The Abbotsford Anglers, a D-grade local cricket team more interested in the shots on offer at the bar than those being made on the cricket field, make one last thrust for glory by going on an ill-conceived cricketing tour of India which ends in disastrous on-field results but more than a few laughs.

Starring Stephen Curry, Brendan Cowell, Damon Gameau and many more (plus a cameo by cricket legend Sir Richard Hadlee), Save Your Legs! is a guaranteed crowd-pleaser.




In late 1928 upwards of 100 innocent indigenous men, women and children were brutally murdered to avenge the death of a white dingo trapper named Fred Brooks, who was killed by Aborigines after “taking liberties” with the wife of a Warlpiri tribesman.

One of many films presented in partnership with Blackfella Films, Coniston is a combination documentary-dramatisation of the Contiston massacre as told by Warlpiri, Waramunga, Anmatyerr and Kaytetje people. Based on a shameful episode of Australian history – the last large-scale massacre of Aborigines by whites – is an important exercise in educating modern audiences.

Croker Island Exodus

Croker Island Exodus

Also blending the documentary and dramatic forms is Croker Island Exodus, based on the true story of a Methodist mission on Croker Island off the coast of Arnhem Land.

After the bombing of Darwin in 1942, the Australian government evacuated all white women and children from the far north of the Northern Territory, including Croker Island. The (white) missionaries refused evacuation, not wanting to abandon the 95 aboriginal children in their care, and instead embarked on an epic 44-day, 5,000-kilometre journey to Sydney by boat, truck, canoe and even by foot.

First-time feature director Steven McGregor combines dramatic reconstructions with interviews of three of the children who made the journey, now in their 80s, who reflect on their childhood as part of the Stolen Generation and their remarkable journey to sanctuary.

The First Fagin

The First Fagin

Is Fagin – the grotesque thief/landlord in Charles Dickens’ Oliver Twist and one of literature’s most enduring characters – based on Ikey Solomon, a real-life 19th century English criminal and escape artist? That’s what The First Fagin, directed by the trans-continental team of Alan Rosenthal and Helen Gaynor and narrated by the great Miriam Margolyes, sets out to discover.

Exploring the expulsion-happy criminal justice system of the 19th century as well as the life and reputation of Solomon, who was sentenced to be deported to Australia but for reasons unknown never made it to his down under prison, The First Fagin is one of many docu-drama features playing at MIFF this year. Tracing Solomon’s movements from England, through continental Europe, the United States and finally to Australia – where his wife had been deported – the film is a fantastical portrait of a man whose influence on culture is still being felt.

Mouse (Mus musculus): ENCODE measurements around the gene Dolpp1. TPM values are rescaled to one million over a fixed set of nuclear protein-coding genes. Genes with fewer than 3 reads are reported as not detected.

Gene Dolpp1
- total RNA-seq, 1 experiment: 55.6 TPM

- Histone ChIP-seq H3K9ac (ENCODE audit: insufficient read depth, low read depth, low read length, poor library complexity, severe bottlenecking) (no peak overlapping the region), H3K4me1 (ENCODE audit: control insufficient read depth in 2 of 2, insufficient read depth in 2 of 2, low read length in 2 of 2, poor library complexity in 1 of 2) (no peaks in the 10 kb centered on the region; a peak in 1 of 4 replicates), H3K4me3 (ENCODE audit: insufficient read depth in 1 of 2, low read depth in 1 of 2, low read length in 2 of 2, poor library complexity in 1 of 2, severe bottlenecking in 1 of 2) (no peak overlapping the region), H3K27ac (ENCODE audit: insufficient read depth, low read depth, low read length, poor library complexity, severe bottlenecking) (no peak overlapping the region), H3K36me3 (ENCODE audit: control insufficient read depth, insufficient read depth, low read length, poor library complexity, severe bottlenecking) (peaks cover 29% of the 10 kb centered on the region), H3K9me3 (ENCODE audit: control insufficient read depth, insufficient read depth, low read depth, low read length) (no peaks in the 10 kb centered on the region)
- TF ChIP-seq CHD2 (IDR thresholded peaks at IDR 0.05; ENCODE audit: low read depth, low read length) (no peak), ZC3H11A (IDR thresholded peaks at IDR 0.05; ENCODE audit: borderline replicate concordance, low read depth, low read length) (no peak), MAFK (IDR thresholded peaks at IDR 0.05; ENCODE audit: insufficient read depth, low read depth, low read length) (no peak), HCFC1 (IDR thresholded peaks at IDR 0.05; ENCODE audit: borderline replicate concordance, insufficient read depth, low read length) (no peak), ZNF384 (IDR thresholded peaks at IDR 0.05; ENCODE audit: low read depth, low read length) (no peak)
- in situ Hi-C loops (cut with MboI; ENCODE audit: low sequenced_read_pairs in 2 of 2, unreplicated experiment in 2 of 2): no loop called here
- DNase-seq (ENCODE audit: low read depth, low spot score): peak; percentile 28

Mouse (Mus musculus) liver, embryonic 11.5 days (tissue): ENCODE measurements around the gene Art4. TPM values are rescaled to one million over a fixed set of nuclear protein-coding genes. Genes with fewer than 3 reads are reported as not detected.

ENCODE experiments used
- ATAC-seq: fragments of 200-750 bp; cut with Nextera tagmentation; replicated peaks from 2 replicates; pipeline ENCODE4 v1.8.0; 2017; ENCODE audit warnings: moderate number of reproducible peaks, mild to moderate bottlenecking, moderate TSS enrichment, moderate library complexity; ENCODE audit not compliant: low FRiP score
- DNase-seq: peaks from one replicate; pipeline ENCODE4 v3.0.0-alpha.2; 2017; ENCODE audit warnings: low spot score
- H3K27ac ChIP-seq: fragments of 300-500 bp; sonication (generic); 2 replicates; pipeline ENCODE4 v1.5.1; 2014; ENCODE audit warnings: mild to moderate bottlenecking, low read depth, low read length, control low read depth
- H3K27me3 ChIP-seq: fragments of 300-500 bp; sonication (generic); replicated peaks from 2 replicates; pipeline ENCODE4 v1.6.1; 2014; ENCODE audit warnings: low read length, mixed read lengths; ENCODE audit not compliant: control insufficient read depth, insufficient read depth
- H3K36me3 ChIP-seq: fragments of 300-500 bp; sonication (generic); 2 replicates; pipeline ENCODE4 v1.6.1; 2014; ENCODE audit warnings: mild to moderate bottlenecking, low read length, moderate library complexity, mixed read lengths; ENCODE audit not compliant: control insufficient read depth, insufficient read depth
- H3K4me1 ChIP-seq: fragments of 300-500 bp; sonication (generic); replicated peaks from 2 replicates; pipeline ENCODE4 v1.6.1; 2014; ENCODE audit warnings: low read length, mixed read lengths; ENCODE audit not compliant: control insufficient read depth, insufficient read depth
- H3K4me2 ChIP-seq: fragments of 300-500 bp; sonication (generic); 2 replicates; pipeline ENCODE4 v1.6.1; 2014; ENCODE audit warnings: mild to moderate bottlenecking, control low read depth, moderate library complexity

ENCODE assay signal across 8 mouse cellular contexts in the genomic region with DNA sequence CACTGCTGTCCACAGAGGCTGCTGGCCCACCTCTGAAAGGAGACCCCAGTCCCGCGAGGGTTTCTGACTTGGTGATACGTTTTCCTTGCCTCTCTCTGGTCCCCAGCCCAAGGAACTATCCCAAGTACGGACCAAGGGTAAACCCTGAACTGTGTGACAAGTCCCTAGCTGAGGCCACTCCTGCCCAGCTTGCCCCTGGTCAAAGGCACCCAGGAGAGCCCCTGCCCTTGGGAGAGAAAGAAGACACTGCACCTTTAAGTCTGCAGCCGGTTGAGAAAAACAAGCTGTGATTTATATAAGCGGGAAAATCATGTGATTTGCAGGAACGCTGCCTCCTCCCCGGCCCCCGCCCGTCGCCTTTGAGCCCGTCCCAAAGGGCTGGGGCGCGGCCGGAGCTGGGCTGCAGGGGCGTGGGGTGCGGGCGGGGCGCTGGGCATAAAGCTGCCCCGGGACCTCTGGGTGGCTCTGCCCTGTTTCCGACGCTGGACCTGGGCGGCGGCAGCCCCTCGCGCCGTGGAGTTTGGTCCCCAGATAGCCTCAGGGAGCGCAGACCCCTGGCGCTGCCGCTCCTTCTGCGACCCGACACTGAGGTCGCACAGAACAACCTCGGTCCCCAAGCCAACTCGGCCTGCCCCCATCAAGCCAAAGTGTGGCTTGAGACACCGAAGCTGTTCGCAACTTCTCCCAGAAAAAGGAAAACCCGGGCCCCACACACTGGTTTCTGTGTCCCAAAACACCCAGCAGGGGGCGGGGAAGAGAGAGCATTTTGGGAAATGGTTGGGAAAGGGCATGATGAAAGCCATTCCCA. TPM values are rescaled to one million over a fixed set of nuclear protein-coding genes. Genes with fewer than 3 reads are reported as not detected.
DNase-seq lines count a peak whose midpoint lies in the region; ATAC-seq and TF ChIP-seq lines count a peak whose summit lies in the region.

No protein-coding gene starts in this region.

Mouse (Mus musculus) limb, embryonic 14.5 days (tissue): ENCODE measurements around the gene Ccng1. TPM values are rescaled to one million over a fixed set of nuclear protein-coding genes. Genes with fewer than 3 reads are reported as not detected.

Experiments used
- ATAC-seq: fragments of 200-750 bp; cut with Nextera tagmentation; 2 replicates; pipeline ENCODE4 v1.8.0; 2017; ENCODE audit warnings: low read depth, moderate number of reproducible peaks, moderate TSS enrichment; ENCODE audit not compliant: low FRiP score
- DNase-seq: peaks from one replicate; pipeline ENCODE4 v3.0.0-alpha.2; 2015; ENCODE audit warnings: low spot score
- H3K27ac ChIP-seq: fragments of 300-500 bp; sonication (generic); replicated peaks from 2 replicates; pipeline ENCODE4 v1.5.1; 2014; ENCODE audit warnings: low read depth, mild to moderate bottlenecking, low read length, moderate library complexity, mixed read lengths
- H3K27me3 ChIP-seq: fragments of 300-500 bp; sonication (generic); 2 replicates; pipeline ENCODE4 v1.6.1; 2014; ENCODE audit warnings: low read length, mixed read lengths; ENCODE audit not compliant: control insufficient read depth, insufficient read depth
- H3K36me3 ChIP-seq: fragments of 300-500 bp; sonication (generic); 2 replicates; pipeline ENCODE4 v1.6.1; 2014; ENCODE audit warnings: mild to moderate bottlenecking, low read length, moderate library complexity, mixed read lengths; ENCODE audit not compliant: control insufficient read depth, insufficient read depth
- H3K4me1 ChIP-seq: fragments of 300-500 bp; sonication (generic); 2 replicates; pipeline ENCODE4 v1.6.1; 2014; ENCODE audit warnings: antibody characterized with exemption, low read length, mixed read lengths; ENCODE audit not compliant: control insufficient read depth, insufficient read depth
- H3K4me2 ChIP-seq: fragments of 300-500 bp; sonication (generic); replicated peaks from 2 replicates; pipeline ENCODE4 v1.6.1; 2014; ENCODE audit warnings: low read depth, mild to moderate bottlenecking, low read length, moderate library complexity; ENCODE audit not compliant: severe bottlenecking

Lasseter’s Bones

Lasseter’s Bones

Beyond Our Ken, Luke Walker’s exploration into Kenja Communications – the “self-empowerment” group and alleged cult run by Ken Dyers and his wife Jan Hamilton – stirred up significant controversy when it screened at MIFF in 2007, and was nominated for an AFI Award in 2008.

His follow-up, Lasseter’s Bones, trades quasi-religious fanatics for an outback legend stretching back over 100 years, based around the existence (or non-existence) of Lasseter’s Reef, an enourmous gold deposit reportedly discovered and subsequently lost by Harold Lasseter in 1897.

With the help of Lasseter’s eccentric elderly son Bob, who continues to search for the fabled river of gold to vindicate his father, Walker attempts to get to the bottom of a legend which has taken on a life of its own – and taken one over, too.

Make Hummus Not War

Make Hummus Not War

A documentary about a different kind of war in the Middle East, Make Hummus Not War is about, well, hummus. Specifically, which culture can lay claim to ownership of the chickpea dish, which is steeped in thousands of years of contentious history and is one of the oldest prepared foods in human history.

Veteran filmmaker Trevor Graham, who won an AFI Award in 1997 for his documentary about the life of Eddie Mabo (Mabo: Life of an Island Man), traces the history of this unlikely dish and its symbolic importance to the Arab people of the Middle East. A lawsuit brought against Israel by Lebanon in 2008 about the heritage of hummus inspired Graham to delve a little deeper into what place hummus holds in Middle Eastern culture, and maybe, its role in Middle East reconciliation.

Paul Kelly: Stories of Me

Paul Kelly: Stories of Me

Australia’s unofficial troubador laureate Paul Kelly has been capturing the Australian condition through his folk/rock/country music for decades, and has been called “one of the greatest songwriters I have ever heard, Australian or otherwise” by Rolling Stone editor David Fricke.

Paul Kelly: Stories of Me charts Kelly’s life, loves and losses, painting an intimate picture of a private man living in the public eye. The film, directed by Ian Darling, offers an exclusive insight into the man behind the fame, his creative processes and his remarkable catalogue of music.

Stay tuned to the AFI | AACTA blog as we post further updates throughout the festival.